Raubdruckerin Art Collective Makes Guerilla Souvenir Art

A Berlin art collective relies on a city’s unique infrastructure to create authentic souvenirs.

WORDS Boyd Farrow
March 2020

Photos by Opheas Tziagidis

Enterprising artists in neukölln,  a particularly hip part of Berlin, have created an unusual fashion business by taking a literal approach to streetwear. The guerrilla art collective Raubdruckerin is fulfilling demand for authentic souvenirs of the city by painting its manhole covers and transferring the designs onto shirts, hoodies and bags.

“The design details are really beautiful and unique to a particular place,” explains Orpheas Tziagidis, one of the three artists currently working on the project. “We also like that the customers become part of the artwork.”

Manhole covers are completely different in each neighborhood, Tziagidis explains. The ones in the city center display Berlin landmarks, such as the Brandenburg Gate and the iconic Berliner Fernsehturm (or TV Tower). The ones in Neukölln have a geometric pattern and a blocky inscription of the borough’s name. This design, apparently, is the trendiest.

Designs from a manhole cover being transferred onto a shirt

In fact, the prints have become so popular that the project has spread to the streets of other cities, such as Paris, Barcelona, Amsterdam, and Porto, where Raubdruckerin’s founder, Emma-France Raff, first came up with the idea while studying textile design.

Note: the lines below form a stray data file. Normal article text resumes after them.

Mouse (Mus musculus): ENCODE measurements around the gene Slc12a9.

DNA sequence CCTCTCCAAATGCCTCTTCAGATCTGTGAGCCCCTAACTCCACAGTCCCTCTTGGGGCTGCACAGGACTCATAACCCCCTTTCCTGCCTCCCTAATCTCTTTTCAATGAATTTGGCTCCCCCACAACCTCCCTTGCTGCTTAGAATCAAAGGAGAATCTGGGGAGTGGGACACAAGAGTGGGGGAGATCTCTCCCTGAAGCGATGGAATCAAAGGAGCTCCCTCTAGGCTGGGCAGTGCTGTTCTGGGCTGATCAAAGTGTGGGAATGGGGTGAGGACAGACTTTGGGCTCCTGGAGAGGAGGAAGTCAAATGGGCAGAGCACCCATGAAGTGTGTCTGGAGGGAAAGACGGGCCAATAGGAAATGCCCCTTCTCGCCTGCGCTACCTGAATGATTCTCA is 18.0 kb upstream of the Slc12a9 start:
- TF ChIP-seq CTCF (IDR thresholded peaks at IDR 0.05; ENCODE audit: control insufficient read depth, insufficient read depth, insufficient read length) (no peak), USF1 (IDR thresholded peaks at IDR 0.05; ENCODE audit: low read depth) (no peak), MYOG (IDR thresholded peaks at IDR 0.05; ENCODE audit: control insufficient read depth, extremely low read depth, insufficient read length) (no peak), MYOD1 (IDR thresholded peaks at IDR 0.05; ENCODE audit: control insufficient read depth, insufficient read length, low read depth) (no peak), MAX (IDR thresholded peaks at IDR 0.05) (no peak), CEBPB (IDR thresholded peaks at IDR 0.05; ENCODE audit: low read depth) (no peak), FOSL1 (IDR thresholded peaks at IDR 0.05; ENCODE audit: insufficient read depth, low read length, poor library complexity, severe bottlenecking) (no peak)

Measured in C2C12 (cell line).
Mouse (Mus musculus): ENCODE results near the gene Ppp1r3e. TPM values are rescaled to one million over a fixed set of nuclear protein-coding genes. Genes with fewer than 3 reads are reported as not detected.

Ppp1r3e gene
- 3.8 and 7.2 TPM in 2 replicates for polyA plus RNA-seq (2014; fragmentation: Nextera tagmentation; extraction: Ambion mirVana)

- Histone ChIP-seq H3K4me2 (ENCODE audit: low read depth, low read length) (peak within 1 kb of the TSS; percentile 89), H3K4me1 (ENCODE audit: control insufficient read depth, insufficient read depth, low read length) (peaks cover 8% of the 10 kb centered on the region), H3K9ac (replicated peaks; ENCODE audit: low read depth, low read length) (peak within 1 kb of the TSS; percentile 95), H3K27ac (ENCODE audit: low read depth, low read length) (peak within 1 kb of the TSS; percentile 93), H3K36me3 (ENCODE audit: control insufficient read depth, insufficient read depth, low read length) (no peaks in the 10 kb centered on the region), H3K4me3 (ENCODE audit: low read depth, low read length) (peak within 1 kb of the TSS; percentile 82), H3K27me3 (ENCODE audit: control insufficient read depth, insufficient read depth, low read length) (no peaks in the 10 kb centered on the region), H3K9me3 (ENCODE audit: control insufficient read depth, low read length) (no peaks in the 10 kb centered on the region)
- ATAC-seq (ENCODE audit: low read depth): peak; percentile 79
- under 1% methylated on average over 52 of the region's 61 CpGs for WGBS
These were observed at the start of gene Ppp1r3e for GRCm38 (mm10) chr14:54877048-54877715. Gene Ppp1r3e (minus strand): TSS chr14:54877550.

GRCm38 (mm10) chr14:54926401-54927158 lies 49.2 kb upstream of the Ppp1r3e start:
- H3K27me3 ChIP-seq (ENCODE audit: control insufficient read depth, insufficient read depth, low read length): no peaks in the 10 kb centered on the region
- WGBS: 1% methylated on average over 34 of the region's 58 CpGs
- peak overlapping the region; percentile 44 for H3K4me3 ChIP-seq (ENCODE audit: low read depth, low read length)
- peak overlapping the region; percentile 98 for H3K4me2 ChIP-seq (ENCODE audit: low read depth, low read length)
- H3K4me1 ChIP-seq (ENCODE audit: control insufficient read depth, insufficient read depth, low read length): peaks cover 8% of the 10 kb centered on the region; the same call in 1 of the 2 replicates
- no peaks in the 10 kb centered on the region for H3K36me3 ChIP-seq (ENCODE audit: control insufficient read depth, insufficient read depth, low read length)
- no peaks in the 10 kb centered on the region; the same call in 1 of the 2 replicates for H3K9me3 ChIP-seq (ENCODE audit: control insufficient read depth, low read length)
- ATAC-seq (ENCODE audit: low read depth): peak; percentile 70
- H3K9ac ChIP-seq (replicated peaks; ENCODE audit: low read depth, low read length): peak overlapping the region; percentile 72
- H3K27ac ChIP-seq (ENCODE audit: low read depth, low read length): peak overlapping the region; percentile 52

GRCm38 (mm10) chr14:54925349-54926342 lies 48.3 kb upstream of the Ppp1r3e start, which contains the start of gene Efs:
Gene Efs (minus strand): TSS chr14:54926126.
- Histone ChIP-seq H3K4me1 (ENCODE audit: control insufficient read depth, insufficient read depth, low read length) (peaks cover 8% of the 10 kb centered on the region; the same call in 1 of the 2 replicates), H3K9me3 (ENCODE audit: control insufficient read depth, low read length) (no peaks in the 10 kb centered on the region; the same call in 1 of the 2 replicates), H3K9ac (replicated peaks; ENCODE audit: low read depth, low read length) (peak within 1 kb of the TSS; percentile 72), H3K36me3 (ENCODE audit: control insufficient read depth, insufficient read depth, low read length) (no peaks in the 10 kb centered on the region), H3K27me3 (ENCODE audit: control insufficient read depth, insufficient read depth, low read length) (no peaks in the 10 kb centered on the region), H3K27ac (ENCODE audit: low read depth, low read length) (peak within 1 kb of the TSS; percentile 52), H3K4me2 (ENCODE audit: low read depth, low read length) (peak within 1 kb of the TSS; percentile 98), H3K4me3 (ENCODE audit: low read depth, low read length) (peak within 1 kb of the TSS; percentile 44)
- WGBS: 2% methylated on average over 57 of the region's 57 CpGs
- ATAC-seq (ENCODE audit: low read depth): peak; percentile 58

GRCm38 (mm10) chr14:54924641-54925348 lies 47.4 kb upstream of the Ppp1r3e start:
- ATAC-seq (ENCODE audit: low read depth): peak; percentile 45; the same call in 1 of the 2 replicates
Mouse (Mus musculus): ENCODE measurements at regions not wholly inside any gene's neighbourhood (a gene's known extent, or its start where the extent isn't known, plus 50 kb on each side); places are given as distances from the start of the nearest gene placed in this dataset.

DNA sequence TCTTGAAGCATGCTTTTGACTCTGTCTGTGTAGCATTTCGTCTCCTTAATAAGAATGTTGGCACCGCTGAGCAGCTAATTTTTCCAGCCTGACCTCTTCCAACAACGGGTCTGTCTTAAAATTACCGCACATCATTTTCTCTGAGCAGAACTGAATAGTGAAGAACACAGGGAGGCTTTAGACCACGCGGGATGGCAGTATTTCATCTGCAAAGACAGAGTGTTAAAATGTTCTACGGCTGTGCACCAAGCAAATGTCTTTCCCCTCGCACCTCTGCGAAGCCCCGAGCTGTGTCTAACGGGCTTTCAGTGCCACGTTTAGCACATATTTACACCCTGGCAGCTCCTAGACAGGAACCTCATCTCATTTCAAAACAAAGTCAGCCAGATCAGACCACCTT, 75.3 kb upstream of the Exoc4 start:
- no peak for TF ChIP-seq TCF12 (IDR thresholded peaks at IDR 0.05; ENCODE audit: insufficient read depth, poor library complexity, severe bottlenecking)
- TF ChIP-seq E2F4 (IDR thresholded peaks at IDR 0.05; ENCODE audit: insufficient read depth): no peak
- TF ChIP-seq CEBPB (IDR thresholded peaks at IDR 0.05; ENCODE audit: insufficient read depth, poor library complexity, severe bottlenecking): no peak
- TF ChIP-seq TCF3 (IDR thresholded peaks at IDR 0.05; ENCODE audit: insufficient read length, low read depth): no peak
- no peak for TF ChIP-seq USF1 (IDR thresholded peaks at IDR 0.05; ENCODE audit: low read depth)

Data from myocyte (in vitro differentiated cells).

“Raubdruckerin means female pirate printer in German,” says Tziagidis, “but everyone is welcome to join.” He also works as a photographer, which chimes well with his urban printmaking. “With both, you’re always looking for something interesting that best represents the city,” he says. “In Porto, the manholes are not that special so we took a detail from the tram tracks, which are very cool.”

Avoiding oncoming trams is only one challenge facing the pirate printers. The weather is obviously an issue, and they never know how local law enforcement officers will react to rollers and ink. “Often the police don’t understand that we’re making art and not causing damage,” says Tziagidis. “In Barcelona, the police were really angry until we explained that we always spend an hour cleaning the manhole cover when we are finished. Then they were fine.”

Designs from a manhole cover in Berlin are transferred onto a bag

As the Raubdruckerin project grows, the artists increasingly participate in street art festivals, where people often bring their own shirts for the artists to print on. “We do encourage people to go out and make their own urban prints but very few people bother,” says Tziagidis ruefully. “Maybe they think ours have some sort of cachet.”

Not everyone is so appreciative though. One T-shirt, featuring a Copenhagen manhole cover inspired by a Hans Christian Andersen fairy tale, irked the original designer, whose permission the artists had not sought. “She was mad at first, but later she realized that we were introducing her work to a lot of people,” says Tziagidis. “I think she now has her own T-shirt.”

This month Raubdruckerin will launch a numbered series of art prints on paper starting with the street patterns of Lisbon. Upcoming projects include a trip to London, another across America and, eventually, one to Japan, where manhole covers feature everything from cherry blossoms to Pokémon characters.

“Europe and America have some beautiful manhole covers,” sighs Tziagidis wistfully, “but Japan really is the dream.”

Boyd Farrow


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